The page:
Although Planned Parenthood has tried desperately to shred the files of its founding mother, Margaret Sanger herself has left a detailed record of how she lived and how she thought. The most unimpeachable source of the former is her autobiography, written in 1938, and of the latter, her landmark book, “The Pivot of Civilization,” written in 1922.
“A religion without a name was spreading over the country,” Sanger enthuses about those heady days before World War I. “The converts were liberals, socialists, anarchists, revolutionists of all shades.” Then living in New York, Sanger wanted part of the action.
Curiously, Sanger admits to having no great sense of compassion for the less fortunate, a seeming drawback for their would-be liberator. “I hated the wretchedness and hopelessness of the poor,” she writes, “and never experienced that satisfaction in working among them that so many noble women have found.”
. . . the most urgent problem today is how to limit and discourage the over-fertility of the mentally and physically defective. Possibly drastic and Spartan methods may be forced upon American society if it continues complacently to encourage the chance and chaotic breeding that has resulted from our stupid, cruel sentimentalism.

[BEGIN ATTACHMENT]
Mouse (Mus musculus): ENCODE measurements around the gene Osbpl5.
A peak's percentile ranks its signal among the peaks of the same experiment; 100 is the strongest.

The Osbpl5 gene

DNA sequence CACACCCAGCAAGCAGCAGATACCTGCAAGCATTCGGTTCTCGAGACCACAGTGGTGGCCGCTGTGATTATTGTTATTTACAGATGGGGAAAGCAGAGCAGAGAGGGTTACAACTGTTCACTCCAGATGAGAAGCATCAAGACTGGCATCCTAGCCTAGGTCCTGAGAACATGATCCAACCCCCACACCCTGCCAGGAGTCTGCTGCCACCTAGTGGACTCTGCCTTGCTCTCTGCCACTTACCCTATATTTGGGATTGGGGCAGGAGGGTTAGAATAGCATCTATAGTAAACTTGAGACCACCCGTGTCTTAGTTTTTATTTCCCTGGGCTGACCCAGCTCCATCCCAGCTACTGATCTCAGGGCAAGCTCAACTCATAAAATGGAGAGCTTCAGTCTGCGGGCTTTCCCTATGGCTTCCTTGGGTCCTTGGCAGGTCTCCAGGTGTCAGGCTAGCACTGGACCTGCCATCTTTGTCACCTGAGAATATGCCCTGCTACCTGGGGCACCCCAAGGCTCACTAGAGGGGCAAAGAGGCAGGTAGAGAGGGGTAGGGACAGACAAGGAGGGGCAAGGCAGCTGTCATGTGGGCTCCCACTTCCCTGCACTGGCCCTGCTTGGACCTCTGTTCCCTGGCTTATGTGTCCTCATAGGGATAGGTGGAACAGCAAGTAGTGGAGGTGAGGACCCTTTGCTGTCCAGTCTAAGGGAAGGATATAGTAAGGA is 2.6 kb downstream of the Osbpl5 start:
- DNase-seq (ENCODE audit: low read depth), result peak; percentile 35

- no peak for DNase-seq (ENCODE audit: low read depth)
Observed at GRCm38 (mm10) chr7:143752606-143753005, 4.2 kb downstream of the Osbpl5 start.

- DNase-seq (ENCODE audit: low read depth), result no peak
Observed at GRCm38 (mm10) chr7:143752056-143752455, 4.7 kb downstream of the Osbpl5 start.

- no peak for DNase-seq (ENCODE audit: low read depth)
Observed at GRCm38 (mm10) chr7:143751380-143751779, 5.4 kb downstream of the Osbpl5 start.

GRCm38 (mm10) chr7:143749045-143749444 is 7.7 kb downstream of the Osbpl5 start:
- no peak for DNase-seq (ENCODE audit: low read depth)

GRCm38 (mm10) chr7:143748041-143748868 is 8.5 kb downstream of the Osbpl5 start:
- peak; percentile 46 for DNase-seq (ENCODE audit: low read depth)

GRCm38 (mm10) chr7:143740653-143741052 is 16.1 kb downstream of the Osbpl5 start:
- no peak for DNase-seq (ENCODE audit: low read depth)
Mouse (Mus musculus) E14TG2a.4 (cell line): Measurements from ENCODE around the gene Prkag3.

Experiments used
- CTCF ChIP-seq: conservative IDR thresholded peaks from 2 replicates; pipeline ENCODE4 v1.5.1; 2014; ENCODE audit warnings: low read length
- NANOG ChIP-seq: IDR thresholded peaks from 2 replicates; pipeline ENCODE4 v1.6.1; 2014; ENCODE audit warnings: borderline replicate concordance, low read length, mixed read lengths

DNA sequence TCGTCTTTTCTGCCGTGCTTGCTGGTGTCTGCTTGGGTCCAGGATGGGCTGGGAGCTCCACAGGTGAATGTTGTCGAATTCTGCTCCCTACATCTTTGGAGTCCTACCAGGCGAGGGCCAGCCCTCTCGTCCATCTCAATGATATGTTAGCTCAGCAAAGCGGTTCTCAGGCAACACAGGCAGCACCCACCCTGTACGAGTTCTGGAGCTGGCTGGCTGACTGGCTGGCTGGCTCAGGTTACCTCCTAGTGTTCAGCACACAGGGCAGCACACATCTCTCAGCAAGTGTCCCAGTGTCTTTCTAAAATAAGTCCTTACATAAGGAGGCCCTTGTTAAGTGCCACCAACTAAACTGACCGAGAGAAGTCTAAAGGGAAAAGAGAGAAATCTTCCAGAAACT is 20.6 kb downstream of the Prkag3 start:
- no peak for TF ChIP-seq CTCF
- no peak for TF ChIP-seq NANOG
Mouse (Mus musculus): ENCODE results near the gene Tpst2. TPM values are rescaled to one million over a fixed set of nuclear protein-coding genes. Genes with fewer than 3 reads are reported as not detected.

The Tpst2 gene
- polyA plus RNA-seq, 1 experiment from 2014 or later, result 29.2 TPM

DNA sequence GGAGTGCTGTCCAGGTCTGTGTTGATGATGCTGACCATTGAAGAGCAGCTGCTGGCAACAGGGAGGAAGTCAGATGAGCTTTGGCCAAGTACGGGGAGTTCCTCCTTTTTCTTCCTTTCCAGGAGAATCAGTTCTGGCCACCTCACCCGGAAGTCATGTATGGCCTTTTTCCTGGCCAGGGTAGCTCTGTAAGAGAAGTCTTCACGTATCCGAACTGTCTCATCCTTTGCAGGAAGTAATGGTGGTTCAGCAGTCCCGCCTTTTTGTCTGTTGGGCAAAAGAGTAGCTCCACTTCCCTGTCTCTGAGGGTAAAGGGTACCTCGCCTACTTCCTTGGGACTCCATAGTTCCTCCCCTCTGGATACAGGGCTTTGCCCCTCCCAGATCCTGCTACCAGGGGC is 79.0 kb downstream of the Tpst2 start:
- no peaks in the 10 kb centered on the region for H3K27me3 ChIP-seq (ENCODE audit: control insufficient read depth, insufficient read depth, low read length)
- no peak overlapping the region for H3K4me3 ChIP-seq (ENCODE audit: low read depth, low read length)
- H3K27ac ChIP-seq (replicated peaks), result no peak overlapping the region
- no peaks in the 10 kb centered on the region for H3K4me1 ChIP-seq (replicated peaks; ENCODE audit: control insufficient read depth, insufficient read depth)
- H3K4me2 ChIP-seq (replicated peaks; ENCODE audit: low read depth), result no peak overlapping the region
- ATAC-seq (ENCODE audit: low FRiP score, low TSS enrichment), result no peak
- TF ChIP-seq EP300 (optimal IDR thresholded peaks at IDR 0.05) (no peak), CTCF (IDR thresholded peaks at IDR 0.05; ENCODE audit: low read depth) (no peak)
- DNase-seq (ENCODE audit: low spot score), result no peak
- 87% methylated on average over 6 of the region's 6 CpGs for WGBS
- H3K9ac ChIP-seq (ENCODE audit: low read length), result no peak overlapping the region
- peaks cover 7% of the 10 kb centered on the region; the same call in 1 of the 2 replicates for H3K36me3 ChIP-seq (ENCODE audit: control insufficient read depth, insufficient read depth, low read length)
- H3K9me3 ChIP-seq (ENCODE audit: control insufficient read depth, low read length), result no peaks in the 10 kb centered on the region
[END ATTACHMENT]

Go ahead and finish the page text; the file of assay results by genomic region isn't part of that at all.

Planned Parenthood is forever chastising pro-life advocates for quoting Margaret Sanger out of context, but “Pivot” is all context. Sanger posits two primary reasons why birth control is necessary. The first, the one that has endured in progressive mythology, is “the liberation of the spirit of woman and through woman of the child.” The second, the one that has been cleansed from the record, is “to prevent the sexual and racial chaos into which the world has drifted.”
Traditional philanthropy, if anything, is crueler still. “Organized charity,” writes Sanger, “itself is the symptom of a malignant social disease.” By keeping so many “defectives, delinquents and dependents” alive and breeding, charity at some point becomes an injustice for the self-supporting citizen and a “positive injury to the future of the race.” Indeed, students of Sanger could not have been surprised by the massive progressive indifference to the torture and death of Terri Schiavo. The seed of that indifference has been deeply planted.